God was at His best w…


Catholic Homily/Sunday Reflection
Feast of the Santo Niño (C)
January 17, 2010

N.B. The following reflection is valid only for the Philippines where the Feast of the Holy Child (el Santo Nino) is celebrated every third Sunday of January.

This year’s feast of the Santo Niño finds the whole Philippines once more caught up in a frenzy, as much of dancing and celebration in honor of the Child Jesus, as of a lot of political posturing, positioning, and an ongoing realignment of forces and the forging of new alliances in preparation for the forthcoming national elections.

We are back once more to the Philippines’ much awaited event that comes our way every three years.

As expected, this year’s elections promises to be “star-studded” in all senses of the term, as TV and movie “stars” cross over from the “make-believe” world of entertainment to one that is not any less detached from reality – the world of Philippine politics. As things are going this early in the race, politics Philippine style, no…


Solemnity of the Lord’s Baptism(C)
January 10, 2010

Today’s solemnity closes the Christmas season and opens ordinary time once more. Although the malls and the air-lanes (TV and radio), based as both are on a popular, highly commercialized version of what they call the “holiday season” (for what purpose and end only they know), have effectively ended Christmas after Christmas day, the liturgical Christmas season actually extended up until yesterday.

Last week, Epiphany Sunday, we referred to the ultimate star that ought to direct the tenor of our lives. We also reflected on how the mystery of the newborn Jesus was “unveiled” or “revealed” to the whole world, represented by the Magi who came from the east bringing three symbols attached to that mystery, more than gifts to a newborn babe. The Magi were prophetic in their own right, who looked far beyond mere appearances and saw mystery unfolding before their eyes, with the help of divine guidance represented by the star that they dutifully…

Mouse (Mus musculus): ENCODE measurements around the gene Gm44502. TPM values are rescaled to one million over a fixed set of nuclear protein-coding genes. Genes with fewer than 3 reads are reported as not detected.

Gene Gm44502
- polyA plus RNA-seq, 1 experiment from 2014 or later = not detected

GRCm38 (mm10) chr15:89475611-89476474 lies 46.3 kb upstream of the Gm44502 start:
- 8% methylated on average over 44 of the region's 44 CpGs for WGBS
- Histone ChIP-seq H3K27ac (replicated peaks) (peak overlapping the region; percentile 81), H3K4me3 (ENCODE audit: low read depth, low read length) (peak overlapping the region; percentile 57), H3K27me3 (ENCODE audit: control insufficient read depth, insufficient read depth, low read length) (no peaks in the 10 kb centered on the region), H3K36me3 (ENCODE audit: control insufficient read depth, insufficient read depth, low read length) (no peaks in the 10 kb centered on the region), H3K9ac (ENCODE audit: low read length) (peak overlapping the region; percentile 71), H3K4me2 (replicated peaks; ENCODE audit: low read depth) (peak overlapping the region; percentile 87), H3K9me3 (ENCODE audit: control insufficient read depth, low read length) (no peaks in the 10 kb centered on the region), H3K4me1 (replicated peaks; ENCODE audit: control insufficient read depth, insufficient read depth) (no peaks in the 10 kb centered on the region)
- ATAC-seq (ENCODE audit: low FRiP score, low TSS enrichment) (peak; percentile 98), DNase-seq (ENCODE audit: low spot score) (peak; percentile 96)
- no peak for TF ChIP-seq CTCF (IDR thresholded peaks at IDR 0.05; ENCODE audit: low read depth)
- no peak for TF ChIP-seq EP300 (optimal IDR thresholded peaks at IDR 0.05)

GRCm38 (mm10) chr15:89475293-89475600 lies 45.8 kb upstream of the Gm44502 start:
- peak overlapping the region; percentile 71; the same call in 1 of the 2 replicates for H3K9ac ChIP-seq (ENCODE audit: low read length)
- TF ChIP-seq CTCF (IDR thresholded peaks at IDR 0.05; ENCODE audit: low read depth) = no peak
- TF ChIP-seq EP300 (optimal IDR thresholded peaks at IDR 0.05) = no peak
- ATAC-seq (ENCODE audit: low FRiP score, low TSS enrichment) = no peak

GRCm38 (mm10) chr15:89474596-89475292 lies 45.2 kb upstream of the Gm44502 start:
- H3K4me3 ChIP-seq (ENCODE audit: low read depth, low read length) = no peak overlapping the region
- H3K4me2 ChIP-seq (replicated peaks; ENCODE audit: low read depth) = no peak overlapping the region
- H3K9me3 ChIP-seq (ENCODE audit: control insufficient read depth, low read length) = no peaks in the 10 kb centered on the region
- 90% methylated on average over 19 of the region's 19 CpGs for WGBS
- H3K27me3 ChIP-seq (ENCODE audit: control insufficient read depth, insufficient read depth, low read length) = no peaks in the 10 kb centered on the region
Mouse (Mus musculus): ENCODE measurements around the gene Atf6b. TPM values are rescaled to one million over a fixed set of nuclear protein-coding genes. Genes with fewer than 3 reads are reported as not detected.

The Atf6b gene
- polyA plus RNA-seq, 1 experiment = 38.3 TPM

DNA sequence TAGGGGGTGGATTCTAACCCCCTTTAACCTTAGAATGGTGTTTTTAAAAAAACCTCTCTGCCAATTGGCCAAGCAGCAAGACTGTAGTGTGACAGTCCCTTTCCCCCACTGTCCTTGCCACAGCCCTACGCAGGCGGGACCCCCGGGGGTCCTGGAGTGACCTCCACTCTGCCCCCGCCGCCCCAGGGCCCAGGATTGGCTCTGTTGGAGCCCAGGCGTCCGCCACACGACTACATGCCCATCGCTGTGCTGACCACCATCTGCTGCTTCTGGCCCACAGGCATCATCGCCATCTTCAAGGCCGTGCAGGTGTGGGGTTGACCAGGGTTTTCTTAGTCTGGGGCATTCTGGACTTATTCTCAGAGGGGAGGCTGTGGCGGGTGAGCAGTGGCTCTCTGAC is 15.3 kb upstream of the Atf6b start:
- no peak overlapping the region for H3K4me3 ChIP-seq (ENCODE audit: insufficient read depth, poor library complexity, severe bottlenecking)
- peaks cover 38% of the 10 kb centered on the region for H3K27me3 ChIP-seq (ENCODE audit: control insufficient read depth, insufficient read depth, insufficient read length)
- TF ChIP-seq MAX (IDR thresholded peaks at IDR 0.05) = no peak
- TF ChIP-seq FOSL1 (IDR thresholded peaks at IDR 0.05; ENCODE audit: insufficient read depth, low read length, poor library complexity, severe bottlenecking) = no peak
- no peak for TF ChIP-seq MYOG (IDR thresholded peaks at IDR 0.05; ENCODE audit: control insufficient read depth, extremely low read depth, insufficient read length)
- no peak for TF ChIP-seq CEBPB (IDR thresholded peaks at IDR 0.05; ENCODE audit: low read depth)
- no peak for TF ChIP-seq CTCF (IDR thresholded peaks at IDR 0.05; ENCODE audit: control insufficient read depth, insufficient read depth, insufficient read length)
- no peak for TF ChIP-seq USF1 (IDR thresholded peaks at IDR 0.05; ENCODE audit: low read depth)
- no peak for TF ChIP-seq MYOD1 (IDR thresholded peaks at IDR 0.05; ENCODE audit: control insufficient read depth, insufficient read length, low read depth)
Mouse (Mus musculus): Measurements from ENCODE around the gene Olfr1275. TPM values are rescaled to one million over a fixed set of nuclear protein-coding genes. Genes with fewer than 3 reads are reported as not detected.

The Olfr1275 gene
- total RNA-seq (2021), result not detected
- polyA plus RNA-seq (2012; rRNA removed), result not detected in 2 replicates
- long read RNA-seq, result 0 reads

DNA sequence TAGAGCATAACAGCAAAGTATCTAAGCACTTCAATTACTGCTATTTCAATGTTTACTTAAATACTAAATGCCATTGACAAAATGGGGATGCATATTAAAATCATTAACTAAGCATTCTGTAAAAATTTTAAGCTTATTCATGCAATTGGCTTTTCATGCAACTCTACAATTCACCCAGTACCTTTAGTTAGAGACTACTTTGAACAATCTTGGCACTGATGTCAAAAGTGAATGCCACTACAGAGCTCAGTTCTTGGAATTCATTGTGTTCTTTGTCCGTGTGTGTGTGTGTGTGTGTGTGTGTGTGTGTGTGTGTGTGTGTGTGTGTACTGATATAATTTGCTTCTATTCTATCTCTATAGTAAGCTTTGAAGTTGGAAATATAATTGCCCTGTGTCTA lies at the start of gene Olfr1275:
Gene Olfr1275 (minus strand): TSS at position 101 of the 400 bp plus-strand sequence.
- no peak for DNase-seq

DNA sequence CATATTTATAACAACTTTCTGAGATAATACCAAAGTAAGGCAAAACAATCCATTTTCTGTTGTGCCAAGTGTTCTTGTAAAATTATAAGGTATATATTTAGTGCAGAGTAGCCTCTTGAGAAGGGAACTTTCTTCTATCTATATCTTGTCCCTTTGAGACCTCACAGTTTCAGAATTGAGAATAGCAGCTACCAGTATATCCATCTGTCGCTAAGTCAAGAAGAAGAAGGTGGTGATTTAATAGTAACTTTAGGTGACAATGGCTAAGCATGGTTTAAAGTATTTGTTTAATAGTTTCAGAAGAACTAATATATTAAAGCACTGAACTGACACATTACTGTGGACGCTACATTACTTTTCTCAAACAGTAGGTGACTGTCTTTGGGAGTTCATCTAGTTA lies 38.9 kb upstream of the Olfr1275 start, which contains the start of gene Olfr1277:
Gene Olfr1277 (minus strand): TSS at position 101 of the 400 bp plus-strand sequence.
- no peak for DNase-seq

Catholic Homily/ Sunday Reflection
Solemnity of the Epiphany(C)January 3, 2009
People are positioning themselves these days on the national scene trying to find themselves a much-coveted niche from which to “serve” the people through national public office. The star of government “service” has, for some time now, been shining brightly in the political firmament, attracting both the best and the brightest, on the one hand, and the boorish and the inane, on the other.
Today, feast of the Epiphany, a day when we recall wise men going out of their way in search for what the star at Bethlehem was pointing to, it would be good for us to take a look at the presence – or absence, as the case may be – of a guiding star thatalso sets us on our way towards some goal or other as we journey through life.
The truth of the matter is that all men and women act for a reason, in pursuit of a particular star, in search for the achievement of some goal or other. We all are motivated to act this way or that,…